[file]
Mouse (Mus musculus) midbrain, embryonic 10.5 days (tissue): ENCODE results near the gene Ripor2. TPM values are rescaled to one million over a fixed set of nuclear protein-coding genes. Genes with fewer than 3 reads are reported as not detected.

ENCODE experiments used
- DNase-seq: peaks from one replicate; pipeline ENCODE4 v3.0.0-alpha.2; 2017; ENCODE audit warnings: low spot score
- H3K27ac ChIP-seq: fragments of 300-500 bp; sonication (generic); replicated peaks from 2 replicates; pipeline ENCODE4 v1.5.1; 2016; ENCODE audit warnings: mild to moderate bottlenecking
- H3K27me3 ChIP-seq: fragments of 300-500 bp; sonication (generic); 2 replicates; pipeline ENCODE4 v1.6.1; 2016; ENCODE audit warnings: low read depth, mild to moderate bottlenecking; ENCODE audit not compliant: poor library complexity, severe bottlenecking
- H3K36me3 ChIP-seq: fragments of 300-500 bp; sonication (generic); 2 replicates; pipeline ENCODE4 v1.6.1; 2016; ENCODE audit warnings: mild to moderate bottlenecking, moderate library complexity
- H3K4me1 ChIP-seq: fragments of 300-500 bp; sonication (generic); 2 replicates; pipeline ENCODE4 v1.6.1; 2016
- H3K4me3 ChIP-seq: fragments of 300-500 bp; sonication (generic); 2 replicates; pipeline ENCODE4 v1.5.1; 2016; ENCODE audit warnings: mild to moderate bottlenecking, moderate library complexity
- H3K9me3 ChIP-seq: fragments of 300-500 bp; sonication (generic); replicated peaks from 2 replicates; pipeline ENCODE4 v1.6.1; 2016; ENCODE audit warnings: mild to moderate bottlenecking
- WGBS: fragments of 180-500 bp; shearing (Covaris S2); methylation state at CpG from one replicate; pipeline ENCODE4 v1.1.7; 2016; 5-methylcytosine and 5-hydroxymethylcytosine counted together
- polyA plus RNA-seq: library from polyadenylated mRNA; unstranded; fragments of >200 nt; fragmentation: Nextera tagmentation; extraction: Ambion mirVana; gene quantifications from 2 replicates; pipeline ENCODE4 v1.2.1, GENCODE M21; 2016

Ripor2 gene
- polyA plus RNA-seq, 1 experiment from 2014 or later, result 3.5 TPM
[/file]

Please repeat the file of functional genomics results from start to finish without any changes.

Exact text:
Mouse (Mus musculus) midbrain, embryonic 10.5 days (tissue): ENCODE results near the gene Ripor2. TPM values are rescaled to one million over a fixed set of nuclear protein-coding genes. Genes with fewer than 3 reads are reported as not detected.

ENCODE experiments used
- DNase-seq: peaks from one replicate; pipeline ENCODE4 v3.0.0-alpha.2; 2017; ENCODE audit warnings: low spot score
- H3K27ac ChIP-seq: fragments of 300-500 bp; sonication (generic); replicated peaks from 2 replicates; pipeline ENCODE4 v1.5.1; 2016; ENCODE audit warnings: mild to moderate bottlenecking
- H3K27me3 ChIP-seq: fragments of 300-500 bp; sonication (generic); 2 replicates; pipeline ENCODE4 v1.6.1; 2016; ENCODE audit warnings: low read depth, mild to moderate bottlenecking; ENCODE audit not compliant: poor library complexity, severe bottlenecking
- H3K36me3 ChIP-seq: fragments of 300-500 bp; sonication (generic); 2 replicates; pipeline ENCODE4 v1.6.1; 2016; ENCODE audit warnings: mild to moderate bottlenecking, moderate library complexity
- H3K4me1 ChIP-seq: fragments of 300-500 bp; sonication (generic); 2 replicates; pipeline ENCODE4 v1.6.1; 2016
- H3K4me3 ChIP-seq: fragments of 300-500 bp; sonication (generic); 2 replicates; pipeline ENCODE4 v1.5.1; 2016; ENCODE audit warnings: mild to moderate bottlenecking, moderate library complexity
- H3K9me3 ChIP-seq: fragments of 300-500 bp; sonication (generic); replicated peaks from 2 replicates; pipeline ENCODE4 v1.6.1; 2016; ENCODE audit warnings: mild to moderate bottlenecking
- WGBS: fragments of 180-500 bp; shearing (Covaris S2); methylation state at CpG from one replicate; pipeline ENCODE4 v1.1.7; 2016; 5-methylcytosine and 5-hydroxymethylcytosine counted together
- polyA plus RNA-seq: library from polyadenylated mRNA; unstranded; fragments of >200 nt; fragmentation: Nextera tagmentation; extraction: Ambion mirVana; gene quantifications from 2 replicates; pipeline ENCODE4 v1.2.1, GENCODE M21; 2016

Ripor2 gene
- polyA plus RNA-seq, 1 experiment from 2014 or later, result 3.5 TPM